Australia says hunt for missing MH370 jet may be called off soon

Updated: 2015-03-02 10:17


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Australia says hunt for missing MH370 jet may be called off soon

Crew aboard the Australian Defence Vessel Ocean Shield move the US Navy's Bluefin-21 into position for deployment in the southern Indian Ocean April 14, 2014 to look for the missing Malaysian Airlines flight MH370 in this picture released by the US Navy. [Photo/Agencies]

CANBERRA - The search for missing Malaysia Airlines Flight MH370 cannot go on forever, Australia's deputy prime minister said, and discussions are already under way between Australia, China and Malaysia as to whether to call off the hunt within weeks.

No trace has been found of the Boeing 777 aircraft, which disappeared a year ago this week carrying 239 passengers and crew, in what has become one of the greatest mysteries in aviation history.

MH370 vanished from radar screens shortly after taking off from Kuala Lumpur, bound for Beijing, early on March 8. Investigators believe it was flown thousands of miles off course before eventually crashing into the Indian Ocean.

The search of a rugged 60,000 sq km (23,000 sq mile) patch of sea floor some 1,600 km (1,000 miles) west of the Australian city of Perth, which experts believe is the plane's most likely resting place, will likely be finished by May.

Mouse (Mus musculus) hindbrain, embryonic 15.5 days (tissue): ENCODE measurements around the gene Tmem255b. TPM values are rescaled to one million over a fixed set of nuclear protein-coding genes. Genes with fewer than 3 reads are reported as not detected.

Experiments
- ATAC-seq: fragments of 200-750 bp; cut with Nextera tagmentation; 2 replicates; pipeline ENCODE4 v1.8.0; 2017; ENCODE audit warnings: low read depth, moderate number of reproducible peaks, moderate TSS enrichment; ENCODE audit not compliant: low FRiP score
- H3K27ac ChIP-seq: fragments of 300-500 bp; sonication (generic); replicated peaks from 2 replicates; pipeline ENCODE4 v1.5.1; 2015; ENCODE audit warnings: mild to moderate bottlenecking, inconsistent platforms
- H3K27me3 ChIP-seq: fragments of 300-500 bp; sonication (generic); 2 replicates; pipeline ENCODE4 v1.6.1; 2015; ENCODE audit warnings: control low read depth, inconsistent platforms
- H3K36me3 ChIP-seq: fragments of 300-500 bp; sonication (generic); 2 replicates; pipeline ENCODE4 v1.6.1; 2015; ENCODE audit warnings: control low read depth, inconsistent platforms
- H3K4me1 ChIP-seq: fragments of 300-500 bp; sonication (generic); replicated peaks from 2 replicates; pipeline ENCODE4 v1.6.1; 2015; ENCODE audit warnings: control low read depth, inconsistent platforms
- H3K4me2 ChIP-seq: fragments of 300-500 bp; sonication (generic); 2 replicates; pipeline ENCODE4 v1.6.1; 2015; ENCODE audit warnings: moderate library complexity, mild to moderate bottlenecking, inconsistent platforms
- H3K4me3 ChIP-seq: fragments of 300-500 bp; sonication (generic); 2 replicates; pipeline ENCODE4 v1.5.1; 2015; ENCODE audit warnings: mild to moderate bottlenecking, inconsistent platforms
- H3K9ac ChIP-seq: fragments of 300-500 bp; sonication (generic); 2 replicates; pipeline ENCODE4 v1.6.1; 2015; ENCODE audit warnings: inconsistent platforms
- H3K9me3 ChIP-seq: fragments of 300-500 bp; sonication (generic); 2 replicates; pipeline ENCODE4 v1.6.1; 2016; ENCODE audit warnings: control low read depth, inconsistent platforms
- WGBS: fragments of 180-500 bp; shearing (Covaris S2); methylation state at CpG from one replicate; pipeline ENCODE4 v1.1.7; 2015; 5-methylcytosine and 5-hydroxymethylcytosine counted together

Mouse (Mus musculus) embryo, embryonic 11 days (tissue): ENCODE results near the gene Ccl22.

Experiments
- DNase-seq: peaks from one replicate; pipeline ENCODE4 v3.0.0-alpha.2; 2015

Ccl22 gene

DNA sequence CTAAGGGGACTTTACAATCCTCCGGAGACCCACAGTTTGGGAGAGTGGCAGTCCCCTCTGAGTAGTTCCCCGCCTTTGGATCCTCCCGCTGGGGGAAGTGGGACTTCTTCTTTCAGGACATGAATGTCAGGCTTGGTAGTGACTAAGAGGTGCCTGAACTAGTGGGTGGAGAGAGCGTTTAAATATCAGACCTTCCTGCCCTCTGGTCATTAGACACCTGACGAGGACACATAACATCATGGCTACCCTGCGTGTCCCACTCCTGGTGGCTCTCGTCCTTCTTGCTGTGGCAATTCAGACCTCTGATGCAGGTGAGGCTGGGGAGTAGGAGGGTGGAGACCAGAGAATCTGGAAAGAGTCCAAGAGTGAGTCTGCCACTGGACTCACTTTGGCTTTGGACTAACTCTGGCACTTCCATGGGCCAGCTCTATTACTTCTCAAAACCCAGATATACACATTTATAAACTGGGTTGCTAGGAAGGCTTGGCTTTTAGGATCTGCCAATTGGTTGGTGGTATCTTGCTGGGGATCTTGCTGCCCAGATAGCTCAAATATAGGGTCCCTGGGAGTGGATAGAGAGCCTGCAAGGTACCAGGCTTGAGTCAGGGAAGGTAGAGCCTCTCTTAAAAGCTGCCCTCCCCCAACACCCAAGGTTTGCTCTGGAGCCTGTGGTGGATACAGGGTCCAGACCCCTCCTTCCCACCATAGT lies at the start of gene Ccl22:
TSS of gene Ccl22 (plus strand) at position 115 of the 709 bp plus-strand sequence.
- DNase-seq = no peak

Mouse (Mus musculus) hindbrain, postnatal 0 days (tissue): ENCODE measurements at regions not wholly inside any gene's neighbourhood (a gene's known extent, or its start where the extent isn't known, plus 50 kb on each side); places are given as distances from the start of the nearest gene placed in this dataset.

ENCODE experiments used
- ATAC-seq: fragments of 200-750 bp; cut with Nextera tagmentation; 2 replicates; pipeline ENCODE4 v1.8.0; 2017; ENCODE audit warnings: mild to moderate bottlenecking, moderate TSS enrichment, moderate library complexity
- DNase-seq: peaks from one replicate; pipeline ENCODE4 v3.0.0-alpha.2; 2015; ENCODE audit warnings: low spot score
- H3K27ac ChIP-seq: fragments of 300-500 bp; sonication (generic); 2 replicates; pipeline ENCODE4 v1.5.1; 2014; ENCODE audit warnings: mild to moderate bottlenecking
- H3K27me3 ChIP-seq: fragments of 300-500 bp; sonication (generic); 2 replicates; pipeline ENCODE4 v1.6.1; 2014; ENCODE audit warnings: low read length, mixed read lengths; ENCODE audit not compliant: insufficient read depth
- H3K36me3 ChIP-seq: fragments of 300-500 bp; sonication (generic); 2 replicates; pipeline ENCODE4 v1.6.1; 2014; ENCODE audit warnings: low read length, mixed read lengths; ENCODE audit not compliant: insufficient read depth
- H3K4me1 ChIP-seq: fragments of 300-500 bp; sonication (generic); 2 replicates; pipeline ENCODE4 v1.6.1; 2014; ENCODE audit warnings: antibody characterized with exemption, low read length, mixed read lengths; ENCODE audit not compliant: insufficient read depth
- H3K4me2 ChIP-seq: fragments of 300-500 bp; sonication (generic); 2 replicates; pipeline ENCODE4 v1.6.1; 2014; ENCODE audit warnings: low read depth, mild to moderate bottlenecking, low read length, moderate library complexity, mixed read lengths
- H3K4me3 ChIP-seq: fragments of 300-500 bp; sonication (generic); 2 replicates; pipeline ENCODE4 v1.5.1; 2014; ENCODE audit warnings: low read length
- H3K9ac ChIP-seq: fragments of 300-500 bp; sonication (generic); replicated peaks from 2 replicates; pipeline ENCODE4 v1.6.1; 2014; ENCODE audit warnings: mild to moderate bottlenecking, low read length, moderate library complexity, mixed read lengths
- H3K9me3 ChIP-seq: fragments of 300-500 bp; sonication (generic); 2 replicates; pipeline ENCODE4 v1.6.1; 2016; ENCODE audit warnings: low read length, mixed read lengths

Australian Deputy Prime Minister Warren Truss said that a decision would have to be taken well before then as to whether to continue into the vast 1.1 million sq km area around the primary search zone if nothing has been found.

Discussions had already begun about what to do in that event, including the possibility that the search might be called off, said Truss, who is also transport minister.

"For many of the families onboard, they won't have closure unless they have certain knowledge that the aircraft has been located and perhaps their loved ones' remains have been recovered," Truss said in an interview.

"We clearly cannot keep searching forever, but we want to do everything that's reasonably possible to locate the aircraft."

Truss compared the search, already the most expensive of its kind, with another great mystery from an earlier era, the hunt for missing aviation pioneer Amelia Earhart, who disappeared in 1937 during an early attempt to circumnavigate the globe.

Four vessels owned by Dutch engineering firm Fugro , equipped with sophisticated underwater drones, have searched about 40 percent of the previously unmapped expanse of sea floor that has been designated the highest priority.

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